In 2009, Syilx youth had requested a Run to promote unity as well as bring awareness to the issues of suicide and violence within the Nation. From this the Spirit of Syilx Unity Run came to be. The annual run provides the opportunity to experience being out on the territory, being together as a Nation as a means to address a broad range of community and societal issues from suicide and mental health to cultural rejuvenation and reconnection with nationhood and the land. It also brings together youth to create awareness, cultivate pride, and promotes the continuation of Syilx culture for generations to come.
cewelna (Leon Louis) and Grouse (Wilfred) Barnes are members of the Okanagan Nation Response Team, a team made up of community members that support the Nation communities to prevent and respond to suicide, suicidal behavior and other crisis, for numerous years utilizing their cultural knowledge and perspectives. It is through this role that they have been a guiding presence on the run year after year.
“By running on the land our people are connecting to each other, to the tmxʷulaxʷ, and to all of our ancestors. When they are on the Run we are teaching them about our culture, place names, our captikwł, it gives them an identity of who they are. To be proud of who they are.” – Grouse (Wilfred) Barnes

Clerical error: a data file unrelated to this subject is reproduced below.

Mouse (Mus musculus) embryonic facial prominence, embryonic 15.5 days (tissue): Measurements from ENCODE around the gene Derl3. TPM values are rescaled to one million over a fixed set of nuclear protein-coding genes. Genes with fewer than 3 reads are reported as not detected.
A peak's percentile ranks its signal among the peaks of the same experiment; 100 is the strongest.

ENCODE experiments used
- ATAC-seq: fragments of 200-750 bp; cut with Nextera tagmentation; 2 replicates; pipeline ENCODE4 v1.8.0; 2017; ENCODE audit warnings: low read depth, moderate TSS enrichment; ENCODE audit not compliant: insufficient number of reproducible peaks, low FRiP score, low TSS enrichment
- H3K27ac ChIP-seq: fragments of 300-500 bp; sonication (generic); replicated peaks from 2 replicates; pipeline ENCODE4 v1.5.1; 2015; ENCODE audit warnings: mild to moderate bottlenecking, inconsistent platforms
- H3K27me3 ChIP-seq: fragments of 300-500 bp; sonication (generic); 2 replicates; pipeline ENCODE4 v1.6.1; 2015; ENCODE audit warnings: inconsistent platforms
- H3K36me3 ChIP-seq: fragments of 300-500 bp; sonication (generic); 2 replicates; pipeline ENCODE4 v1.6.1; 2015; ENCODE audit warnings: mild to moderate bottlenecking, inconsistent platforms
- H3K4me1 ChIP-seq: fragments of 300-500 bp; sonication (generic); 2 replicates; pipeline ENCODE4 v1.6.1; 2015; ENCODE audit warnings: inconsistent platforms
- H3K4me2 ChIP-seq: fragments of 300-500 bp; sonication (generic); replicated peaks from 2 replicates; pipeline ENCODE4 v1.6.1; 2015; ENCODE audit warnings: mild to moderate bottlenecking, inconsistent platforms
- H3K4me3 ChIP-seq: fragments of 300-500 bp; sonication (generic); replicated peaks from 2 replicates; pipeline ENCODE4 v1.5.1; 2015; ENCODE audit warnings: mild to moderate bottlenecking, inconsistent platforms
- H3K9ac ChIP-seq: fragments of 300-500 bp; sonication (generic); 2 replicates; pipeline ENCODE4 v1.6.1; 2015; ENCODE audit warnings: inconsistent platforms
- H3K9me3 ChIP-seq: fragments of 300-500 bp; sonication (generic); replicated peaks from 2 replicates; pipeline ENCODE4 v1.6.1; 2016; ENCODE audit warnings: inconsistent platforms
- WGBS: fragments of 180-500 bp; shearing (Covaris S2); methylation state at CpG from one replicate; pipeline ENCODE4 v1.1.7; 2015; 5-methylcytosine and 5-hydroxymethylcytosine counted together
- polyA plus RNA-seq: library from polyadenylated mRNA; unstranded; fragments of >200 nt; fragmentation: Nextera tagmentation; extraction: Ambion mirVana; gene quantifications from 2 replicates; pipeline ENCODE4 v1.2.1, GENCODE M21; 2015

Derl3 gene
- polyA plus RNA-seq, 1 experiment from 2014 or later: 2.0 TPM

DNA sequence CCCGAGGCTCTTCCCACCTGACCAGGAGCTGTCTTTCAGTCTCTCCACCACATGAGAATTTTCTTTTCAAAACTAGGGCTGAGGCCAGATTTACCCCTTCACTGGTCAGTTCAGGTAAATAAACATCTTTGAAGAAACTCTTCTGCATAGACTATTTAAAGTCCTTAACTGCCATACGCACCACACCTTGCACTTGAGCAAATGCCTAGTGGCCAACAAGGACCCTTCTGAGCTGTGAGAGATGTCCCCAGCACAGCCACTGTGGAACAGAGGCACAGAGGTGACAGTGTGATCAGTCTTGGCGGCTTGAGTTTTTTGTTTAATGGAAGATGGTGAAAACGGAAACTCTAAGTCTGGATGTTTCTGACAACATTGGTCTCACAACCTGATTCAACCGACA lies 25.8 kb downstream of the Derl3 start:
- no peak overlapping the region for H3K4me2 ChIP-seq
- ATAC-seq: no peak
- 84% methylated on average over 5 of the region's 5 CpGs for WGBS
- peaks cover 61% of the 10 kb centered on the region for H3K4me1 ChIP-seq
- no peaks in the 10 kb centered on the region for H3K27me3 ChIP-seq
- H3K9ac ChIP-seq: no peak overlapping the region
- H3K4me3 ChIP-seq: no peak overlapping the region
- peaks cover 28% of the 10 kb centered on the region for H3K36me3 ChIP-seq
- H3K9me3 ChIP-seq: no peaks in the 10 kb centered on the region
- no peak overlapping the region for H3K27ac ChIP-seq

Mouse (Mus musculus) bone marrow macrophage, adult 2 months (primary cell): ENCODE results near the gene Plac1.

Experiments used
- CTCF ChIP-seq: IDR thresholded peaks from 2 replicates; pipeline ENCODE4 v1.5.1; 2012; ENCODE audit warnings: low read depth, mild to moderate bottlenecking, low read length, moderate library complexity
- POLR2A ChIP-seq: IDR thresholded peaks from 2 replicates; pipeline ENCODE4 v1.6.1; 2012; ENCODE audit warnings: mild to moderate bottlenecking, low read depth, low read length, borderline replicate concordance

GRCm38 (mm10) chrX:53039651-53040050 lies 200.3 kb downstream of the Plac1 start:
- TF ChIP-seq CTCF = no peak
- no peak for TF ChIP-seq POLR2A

As the cultural support people on the Run they often gather the participants to give teachings rooted in our Syilx worldview (when we are able to gather in person)— shining a light on the transformative power of prayers and intentions while they leave their footprints across Syilx territory. Whether it has been through sharing captikwl or parts of the language, they have worked tirelessly to provide hundreds of Unity Run participants with a sense of pride and honor in being Syilx. There is probably no better show of this support than in how they pass the feather off to the first runner to launch the event every year.
cewelna is also a member of the Syilx Indian Residential School Committee, so this year the run has a special weight and importance — as this year we run for the 215 children who never made it home from the Kamloops Indian Residential School.
“The people who went [to Indian Residential Schools] encountered a lot of hurts and pains. When they had children, they passed that on to them. And then their children pass it on. It’s in our genes, the hurts and pains we’ve been through. When we begin to heal, then we don’t pass these on. Then it’s not in our genes anymore.” —Leon Louis, Son of Leonard Louis, who attended Indian Residential School
As we face a particularly heartbreaking moment in our Nation, and take on the pain unearthed from the findings at the Kamloops Indian Residential School, such words give us hope and guidance as we grapple with the violence that our communities have faced.
In 2018 the Okanagan Nation Alliance and this Committee released the ‘Take the Indian Out the Child’ book, which gathered stories from Syilx Indian Residential School survivors and their families and told the story of the extremely violent and forced assimilation that they faced at these institutions. To learn more about the Syilx Indian Residential School experience visit: www.syilx.org/wellness/indian-residential-school/